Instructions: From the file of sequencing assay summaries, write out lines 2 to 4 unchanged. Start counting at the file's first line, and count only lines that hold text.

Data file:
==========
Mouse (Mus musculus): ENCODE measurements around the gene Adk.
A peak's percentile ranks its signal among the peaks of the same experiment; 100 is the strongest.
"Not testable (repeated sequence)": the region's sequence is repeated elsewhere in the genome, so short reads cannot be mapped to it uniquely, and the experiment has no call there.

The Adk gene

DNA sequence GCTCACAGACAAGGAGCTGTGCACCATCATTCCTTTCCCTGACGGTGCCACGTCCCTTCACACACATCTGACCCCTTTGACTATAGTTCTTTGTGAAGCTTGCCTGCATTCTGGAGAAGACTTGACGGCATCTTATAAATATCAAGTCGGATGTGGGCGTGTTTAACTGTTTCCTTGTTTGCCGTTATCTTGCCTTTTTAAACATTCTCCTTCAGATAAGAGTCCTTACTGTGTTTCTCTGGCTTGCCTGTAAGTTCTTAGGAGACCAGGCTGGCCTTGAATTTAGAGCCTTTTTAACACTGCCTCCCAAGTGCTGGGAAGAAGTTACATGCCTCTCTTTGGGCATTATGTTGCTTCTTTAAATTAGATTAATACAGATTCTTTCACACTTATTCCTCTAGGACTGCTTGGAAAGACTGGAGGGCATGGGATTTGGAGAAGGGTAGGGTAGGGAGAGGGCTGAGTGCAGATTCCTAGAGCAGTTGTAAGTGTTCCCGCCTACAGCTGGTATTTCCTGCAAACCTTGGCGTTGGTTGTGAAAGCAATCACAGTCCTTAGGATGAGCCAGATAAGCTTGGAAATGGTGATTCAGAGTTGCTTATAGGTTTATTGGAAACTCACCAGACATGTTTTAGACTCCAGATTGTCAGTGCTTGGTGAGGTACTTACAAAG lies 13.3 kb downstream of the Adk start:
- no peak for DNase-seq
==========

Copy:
A peak's percentile ranks its signal among the peaks of the same experiment; 100 is the strongest.
"Not testable (repeated sequence)": the region's sequence is repeated elsewhere in the genome, so short reads cannot be mapped to it uniquely, and the experiment has no call there.

The Adk gene